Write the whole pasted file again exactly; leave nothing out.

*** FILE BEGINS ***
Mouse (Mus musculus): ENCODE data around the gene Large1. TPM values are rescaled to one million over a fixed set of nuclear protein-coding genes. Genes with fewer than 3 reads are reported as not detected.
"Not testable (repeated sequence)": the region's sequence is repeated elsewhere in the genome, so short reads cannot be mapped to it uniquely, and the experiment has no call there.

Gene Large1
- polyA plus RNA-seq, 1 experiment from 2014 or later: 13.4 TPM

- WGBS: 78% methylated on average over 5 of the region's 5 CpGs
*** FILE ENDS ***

Mouse (Mus musculus): ENCODE data around the gene Large1. TPM values are rescaled to one million over a fixed set of nuclear protein-coding genes. Genes with fewer than 3 reads are reported as not detected.
"Not testable (repeated sequence)": the region's sequence is repeated elsewhere in the genome, so short reads cannot be mapped to it uniquely, and the experiment has no call there.

Gene Large1
- polyA plus RNA-seq, 1 experiment from 2014 or later: 13.4 TPM

- WGBS: 78% methylated on average over 5 of the region's 5 CpGs